2. We've written at length in this space about the "whys" associated with Kelly's program. When he makes changes, he explains them. And players seemed to appreciate that in Year 1.

Kelly was asked where that questioning of conventional wisdom comes from.

"I was probably a pain in the ass as a little kid, I would imagine," Kelly said. "I questioned everything. I’ve always been a why guy, trying to figure out why things happen and what they are and just curious about it from that standpoint. And most of the time, the whys are right. We don’t change drastically. I think that’s kind of silly if you’re just changing for the sake of change. But I think you change when change is necessary. There’s a Latin term, ‘mutatis mutandis’ which is, ‘if there’s a reason for [change].’

"When I became a head coach, I had never been a head coach before and I had no experience being it, so I’m going to ask a million questions about how do you do this, and how does the training room, and how do you operate, because that wasn’t really under my domain when I was an offensive coordinator. In most situations, it’s, ‘OK, that makes sense.’ But I just wanted it to be explained why, like what’s your protocol and how do you do it? Anything that’s going to touch the football team, from there, I think you develop what you want, and your philosophies and how you want things to work."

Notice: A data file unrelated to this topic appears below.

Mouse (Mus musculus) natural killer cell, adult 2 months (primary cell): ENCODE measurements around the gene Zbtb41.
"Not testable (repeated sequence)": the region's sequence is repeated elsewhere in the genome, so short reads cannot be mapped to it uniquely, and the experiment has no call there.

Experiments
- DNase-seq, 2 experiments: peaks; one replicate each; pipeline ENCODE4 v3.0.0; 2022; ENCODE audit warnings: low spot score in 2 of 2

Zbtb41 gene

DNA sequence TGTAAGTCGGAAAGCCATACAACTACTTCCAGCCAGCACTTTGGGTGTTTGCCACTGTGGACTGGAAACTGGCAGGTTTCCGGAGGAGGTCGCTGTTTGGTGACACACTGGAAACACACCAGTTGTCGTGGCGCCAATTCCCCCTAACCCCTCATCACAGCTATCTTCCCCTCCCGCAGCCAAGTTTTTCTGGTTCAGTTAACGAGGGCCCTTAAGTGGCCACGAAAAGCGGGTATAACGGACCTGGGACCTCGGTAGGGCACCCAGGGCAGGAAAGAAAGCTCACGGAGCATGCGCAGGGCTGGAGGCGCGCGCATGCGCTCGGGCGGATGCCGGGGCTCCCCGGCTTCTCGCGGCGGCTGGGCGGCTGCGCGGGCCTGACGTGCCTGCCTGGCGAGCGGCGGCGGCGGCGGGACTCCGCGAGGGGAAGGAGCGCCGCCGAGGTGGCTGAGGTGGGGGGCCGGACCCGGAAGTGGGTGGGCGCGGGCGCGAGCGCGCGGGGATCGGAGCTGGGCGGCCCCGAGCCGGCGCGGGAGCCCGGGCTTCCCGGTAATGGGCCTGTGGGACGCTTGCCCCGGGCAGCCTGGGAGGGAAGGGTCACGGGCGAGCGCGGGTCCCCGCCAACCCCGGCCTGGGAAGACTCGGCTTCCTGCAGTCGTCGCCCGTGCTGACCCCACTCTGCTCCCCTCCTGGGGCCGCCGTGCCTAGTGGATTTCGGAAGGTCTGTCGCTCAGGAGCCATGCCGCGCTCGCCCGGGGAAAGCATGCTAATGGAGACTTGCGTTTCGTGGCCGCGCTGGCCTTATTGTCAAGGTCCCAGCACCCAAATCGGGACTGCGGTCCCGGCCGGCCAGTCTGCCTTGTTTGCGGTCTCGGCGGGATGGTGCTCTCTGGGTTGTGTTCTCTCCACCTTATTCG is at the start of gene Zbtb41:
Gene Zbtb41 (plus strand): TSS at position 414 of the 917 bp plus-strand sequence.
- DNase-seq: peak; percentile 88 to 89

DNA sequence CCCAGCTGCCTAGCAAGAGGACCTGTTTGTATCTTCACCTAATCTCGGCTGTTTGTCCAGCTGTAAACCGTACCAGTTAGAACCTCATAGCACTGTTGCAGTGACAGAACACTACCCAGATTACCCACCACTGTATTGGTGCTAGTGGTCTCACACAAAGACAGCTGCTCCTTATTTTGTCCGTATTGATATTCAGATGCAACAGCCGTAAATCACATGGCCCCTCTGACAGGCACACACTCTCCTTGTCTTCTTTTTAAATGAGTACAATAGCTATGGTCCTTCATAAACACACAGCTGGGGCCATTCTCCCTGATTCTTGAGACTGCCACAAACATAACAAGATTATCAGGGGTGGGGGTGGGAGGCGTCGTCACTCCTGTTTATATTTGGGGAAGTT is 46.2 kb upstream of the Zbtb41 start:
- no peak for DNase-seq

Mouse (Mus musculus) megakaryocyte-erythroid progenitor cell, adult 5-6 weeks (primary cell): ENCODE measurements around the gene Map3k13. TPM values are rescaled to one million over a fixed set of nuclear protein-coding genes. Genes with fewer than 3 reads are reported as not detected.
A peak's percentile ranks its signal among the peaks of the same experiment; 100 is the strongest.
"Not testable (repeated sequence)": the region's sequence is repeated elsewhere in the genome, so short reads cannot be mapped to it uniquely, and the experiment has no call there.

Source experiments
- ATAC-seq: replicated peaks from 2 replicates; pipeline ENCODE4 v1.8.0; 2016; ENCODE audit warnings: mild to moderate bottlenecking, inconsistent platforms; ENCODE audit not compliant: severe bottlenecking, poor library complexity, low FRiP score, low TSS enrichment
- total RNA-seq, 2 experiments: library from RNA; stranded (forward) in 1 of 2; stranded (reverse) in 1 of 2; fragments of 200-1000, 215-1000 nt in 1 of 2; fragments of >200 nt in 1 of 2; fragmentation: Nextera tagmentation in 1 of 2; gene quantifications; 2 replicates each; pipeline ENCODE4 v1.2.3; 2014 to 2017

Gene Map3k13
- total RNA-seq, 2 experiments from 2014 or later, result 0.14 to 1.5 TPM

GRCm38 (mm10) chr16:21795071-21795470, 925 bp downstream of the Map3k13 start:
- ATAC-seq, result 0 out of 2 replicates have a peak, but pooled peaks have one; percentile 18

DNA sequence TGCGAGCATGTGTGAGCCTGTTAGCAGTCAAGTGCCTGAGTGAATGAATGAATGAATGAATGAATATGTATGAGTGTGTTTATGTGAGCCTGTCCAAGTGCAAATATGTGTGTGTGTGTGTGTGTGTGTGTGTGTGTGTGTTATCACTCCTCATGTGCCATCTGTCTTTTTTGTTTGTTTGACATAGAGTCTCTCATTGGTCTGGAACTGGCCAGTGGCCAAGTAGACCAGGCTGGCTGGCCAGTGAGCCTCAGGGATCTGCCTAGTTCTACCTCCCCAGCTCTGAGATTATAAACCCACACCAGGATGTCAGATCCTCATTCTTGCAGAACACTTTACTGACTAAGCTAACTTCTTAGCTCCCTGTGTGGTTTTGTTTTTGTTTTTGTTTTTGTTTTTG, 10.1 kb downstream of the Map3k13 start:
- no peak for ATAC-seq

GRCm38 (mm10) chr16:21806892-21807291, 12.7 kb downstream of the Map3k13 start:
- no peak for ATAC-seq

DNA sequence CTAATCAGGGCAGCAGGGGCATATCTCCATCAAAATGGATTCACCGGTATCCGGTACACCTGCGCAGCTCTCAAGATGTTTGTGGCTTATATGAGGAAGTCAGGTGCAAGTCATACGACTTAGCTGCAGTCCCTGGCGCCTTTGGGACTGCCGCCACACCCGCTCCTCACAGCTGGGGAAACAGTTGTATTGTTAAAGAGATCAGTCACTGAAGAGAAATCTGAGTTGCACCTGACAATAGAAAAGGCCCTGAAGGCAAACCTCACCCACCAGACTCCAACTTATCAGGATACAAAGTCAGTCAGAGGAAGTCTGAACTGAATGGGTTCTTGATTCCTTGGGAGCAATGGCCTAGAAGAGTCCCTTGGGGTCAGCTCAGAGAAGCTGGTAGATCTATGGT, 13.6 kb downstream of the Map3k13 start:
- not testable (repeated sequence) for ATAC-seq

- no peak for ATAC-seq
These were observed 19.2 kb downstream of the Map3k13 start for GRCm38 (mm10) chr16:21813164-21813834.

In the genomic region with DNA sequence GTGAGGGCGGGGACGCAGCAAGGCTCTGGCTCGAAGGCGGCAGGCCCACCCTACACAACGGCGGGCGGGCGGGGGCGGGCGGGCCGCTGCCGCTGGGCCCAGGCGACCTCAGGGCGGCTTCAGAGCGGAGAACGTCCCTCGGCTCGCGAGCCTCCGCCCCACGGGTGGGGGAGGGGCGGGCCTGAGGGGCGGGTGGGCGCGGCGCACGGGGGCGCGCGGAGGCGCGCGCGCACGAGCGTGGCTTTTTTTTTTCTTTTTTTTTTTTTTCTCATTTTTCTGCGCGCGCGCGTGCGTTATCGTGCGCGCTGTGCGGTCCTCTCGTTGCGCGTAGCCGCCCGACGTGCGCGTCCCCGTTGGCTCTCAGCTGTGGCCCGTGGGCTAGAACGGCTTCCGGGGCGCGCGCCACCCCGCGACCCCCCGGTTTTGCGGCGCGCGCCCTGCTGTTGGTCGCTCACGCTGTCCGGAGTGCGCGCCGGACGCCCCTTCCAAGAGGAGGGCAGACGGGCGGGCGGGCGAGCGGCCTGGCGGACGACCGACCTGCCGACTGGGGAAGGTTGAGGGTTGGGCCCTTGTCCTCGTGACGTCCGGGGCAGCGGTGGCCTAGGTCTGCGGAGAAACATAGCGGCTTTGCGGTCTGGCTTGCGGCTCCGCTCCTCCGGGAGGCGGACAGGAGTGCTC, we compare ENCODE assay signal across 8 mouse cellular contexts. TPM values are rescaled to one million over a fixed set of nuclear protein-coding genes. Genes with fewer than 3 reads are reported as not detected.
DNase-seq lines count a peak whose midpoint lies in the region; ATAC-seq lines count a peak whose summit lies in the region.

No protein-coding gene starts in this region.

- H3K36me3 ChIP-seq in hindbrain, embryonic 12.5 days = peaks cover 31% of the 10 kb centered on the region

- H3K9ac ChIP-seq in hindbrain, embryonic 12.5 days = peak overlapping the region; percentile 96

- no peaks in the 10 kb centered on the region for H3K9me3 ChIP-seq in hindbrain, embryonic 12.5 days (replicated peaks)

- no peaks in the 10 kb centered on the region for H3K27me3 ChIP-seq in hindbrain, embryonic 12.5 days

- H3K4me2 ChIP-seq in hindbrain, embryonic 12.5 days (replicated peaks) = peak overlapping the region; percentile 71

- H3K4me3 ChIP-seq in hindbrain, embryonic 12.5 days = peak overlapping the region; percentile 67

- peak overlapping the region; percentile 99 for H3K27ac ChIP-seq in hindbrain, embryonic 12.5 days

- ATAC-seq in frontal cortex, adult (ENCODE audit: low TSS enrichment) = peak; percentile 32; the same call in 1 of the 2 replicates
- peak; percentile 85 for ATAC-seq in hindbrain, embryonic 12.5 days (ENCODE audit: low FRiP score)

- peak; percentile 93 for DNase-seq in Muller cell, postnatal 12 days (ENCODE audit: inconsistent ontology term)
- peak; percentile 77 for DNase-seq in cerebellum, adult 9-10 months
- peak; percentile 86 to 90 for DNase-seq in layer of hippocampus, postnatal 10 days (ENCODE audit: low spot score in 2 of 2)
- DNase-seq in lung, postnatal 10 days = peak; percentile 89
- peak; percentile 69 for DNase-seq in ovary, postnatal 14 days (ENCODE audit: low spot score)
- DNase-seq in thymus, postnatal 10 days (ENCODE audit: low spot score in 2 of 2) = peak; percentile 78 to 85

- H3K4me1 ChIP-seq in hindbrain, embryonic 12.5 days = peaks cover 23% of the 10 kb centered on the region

3. You'll hear a lot of people in the coming weeks talk about how opponents now have a book on Kelly and his offense, but he doesn't seem to think that's much of a factor.

"I think everybody knows what a team’s going to do – not everyone knows, but I think they have a better understanding," Kelly said. "I don’t know how much it helps them, I guess. Like I don’t think we surprised people last year. I think people knew what we were trying to do."